Sign in to follow this  

attaching metadata in algorithms

This topic is 2660 days old which is more than the 365 day threshold we allow for new replies. Please post a new topic.

If you intended to correct an error in the post then please contact us.

Recommended Posts

Sometimes you have an algorithm that manipulates or looks at some data in your simulation, and the algorithm needs to keep track of some kind of metadata that is strongly associated with the data, but that metadata belongs to the algorithm, not the data itself.

Like in A*, the h and g values of a node aren't a quality of that node, so you probably don't want to have your node contain public members h and g (in fact doing so would make multi-threading harder, though that's probably (hopefully) not a concern).

Or, if your updating the position of some reacting rigid bodies, and you want to keep track of which entities you've visited on the current pass. That data certainly doesn't belong to the entities themselves, but it is strongly paired with individual entities. It must be bonded to them somehow until you finish the pass.

The ways I can think of to store/organize the data are ...

Making wrapper classes:

class node:
int x
int y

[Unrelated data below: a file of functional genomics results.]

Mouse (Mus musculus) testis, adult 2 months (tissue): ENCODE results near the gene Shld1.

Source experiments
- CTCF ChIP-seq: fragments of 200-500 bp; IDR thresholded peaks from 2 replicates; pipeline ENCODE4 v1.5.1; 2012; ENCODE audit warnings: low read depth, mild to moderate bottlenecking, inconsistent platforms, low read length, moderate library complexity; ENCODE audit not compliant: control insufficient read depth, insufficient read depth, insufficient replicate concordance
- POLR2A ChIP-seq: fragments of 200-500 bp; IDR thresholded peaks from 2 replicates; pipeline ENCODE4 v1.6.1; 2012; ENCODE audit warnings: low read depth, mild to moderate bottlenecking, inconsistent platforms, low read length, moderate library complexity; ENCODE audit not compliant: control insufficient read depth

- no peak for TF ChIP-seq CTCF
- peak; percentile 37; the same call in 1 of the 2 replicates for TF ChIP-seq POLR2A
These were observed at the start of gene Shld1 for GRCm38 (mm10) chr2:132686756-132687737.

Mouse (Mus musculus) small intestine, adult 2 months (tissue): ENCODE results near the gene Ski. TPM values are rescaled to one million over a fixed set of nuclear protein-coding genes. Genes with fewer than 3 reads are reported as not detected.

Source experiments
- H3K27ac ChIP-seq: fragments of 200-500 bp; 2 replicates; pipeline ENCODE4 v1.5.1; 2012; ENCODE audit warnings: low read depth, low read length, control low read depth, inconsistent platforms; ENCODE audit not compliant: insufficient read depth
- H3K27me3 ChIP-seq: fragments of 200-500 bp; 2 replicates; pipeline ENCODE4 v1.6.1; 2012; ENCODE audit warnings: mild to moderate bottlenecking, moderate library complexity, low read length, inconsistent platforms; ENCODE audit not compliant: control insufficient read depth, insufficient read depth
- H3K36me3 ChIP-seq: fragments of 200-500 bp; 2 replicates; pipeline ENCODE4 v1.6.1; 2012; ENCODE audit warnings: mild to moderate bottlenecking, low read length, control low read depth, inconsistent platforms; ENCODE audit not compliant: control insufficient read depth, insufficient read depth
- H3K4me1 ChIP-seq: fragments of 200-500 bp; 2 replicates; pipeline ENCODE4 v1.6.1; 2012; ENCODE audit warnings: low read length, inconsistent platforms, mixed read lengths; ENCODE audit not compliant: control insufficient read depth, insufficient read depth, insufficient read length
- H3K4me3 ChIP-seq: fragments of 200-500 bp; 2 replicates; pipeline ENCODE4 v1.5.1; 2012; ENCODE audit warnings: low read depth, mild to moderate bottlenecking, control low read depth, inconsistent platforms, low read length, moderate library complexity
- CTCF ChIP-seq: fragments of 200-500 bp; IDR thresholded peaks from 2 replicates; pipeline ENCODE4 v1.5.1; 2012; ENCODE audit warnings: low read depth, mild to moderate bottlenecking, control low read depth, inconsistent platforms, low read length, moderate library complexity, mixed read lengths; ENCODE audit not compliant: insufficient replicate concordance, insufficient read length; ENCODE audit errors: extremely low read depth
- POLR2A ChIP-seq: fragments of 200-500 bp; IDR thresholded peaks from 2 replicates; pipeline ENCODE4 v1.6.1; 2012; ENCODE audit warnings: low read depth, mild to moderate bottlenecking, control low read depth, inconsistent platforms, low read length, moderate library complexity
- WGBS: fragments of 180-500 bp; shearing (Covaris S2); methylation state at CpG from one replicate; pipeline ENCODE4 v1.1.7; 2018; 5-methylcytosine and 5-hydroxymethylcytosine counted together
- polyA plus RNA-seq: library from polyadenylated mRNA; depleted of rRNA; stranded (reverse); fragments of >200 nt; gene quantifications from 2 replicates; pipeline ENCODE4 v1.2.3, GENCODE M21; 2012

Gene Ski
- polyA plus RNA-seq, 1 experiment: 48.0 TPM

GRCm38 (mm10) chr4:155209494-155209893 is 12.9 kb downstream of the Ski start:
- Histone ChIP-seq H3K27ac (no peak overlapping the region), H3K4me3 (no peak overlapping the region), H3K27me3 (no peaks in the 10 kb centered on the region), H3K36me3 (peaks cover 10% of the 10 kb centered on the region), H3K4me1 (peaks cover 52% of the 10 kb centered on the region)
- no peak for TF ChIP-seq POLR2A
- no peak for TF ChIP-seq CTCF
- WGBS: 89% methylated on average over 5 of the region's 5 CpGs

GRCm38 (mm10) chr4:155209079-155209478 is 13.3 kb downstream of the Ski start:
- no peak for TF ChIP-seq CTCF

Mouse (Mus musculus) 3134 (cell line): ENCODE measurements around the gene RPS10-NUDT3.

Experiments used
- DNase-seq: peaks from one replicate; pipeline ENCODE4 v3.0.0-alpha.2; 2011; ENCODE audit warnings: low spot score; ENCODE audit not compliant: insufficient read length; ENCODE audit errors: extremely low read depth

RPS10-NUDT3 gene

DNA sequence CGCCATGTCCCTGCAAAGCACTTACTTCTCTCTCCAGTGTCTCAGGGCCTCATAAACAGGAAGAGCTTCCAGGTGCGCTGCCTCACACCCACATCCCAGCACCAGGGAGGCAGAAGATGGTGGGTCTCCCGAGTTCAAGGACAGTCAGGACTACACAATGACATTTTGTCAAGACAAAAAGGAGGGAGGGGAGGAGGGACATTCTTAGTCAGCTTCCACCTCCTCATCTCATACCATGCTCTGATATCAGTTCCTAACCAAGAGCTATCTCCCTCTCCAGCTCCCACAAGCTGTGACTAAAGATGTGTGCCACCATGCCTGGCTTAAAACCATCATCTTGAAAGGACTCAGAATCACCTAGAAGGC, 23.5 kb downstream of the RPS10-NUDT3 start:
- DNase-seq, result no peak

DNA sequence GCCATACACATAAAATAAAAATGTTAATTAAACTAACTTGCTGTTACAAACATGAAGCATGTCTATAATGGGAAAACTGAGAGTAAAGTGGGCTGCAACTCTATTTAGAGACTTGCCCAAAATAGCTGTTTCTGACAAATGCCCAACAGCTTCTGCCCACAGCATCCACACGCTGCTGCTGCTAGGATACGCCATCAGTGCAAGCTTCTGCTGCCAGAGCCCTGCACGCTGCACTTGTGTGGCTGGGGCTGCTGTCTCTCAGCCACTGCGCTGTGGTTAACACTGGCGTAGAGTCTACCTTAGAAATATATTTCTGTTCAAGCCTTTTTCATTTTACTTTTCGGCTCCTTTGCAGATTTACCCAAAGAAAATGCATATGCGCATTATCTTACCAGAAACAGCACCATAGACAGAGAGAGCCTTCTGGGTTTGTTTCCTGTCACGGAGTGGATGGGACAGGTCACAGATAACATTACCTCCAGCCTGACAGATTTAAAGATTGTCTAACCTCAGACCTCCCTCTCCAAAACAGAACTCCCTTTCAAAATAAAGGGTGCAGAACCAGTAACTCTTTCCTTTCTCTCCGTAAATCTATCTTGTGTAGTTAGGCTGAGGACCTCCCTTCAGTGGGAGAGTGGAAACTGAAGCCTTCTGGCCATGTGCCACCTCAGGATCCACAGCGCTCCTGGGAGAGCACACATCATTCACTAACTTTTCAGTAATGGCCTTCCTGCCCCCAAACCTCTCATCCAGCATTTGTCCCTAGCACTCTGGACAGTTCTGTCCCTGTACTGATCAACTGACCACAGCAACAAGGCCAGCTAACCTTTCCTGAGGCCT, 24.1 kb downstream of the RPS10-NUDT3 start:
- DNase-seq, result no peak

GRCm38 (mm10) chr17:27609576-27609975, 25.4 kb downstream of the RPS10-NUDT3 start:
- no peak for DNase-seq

list_of_neighboring_nodes

def A*(to, from, nodes):
class node_wrapper:
node the_real_slim_nodey
node his_daddy
int g
int h

// wrap all the nodes

// blah ...


And storing the metadata in local dicts/maps:

class node:
int x
int y
list_of_neighboring_nodes

def A*(to, from, nodes):
gs = dict()
hs = dict()
parents = dict()

// blah ...

// visiting a node
gs[node] = gs[parents[node]] + 1
hs[node] = h_function(node, to)
for node_2 in node.neighboring_nodes:
parents[node_2] = node

// blah ...


Any other approaches? What do you prefer?

Share this post


Link to post
Share on other sites
I typically use a lot of locally-defined structures for this (which I suppose would equate best to your second example). For instance, in my C++ implementation of A* pathing, I use a local helper struct to contain information on previously-checked paths, including the heuristic and total-cost scores. I use similar approaches quite a bit.

Another thing that can be very powerful is a combination of the Strategy pattern and the Command pattern, wherein you write an interface for the algorithm itself rather than an interface for the data on which the algorithm operates. (It's a weird inversion if you aren't used to it, but it makes a lot of sense once it clicks.) The algorithm object then stores the state it needs internally, and an invocation of the algorithm can be encapsulated via the command pattern method. This is something I use on occasion, because generally it's only needed for truly complex or powerful algorithms, but it certainly is a great tool to have in the box.

Share this post


Link to post
Share on other sites